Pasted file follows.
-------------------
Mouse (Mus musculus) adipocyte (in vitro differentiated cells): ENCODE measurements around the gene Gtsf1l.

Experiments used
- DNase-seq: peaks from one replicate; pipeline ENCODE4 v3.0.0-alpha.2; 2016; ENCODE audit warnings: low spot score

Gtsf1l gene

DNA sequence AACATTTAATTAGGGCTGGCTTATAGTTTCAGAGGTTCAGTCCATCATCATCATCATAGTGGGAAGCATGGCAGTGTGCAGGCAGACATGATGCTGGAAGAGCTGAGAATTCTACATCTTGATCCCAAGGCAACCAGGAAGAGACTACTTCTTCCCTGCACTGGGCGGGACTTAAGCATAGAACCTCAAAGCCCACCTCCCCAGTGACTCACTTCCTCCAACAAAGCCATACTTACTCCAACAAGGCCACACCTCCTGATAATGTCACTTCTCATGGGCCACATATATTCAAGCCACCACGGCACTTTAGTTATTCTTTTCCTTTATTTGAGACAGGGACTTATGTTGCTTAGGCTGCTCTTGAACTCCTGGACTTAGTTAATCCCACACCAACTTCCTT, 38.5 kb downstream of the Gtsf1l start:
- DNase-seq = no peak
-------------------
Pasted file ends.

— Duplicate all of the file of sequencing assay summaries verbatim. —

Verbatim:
Mouse (Mus musculus) adipocyte (in vitro differentiated cells): ENCODE measurements around the gene Gtsf1l.

Experiments used
- DNase-seq: peaks from one replicate; pipeline ENCODE4 v3.0.0-alpha.2; 2016; ENCODE audit warnings: low spot score

Gtsf1l gene

DNA sequence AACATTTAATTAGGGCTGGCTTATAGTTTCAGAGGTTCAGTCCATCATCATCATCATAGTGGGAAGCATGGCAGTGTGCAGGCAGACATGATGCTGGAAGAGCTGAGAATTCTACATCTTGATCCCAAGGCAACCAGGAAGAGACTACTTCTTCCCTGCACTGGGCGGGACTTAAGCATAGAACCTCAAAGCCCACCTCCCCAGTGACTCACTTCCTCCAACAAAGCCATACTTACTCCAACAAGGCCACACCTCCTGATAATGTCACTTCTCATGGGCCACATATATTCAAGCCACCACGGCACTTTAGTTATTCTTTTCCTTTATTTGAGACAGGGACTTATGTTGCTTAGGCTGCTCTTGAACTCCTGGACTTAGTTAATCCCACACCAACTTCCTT, 38.5 kb downstream of the Gtsf1l start:
- DNase-seq = no peak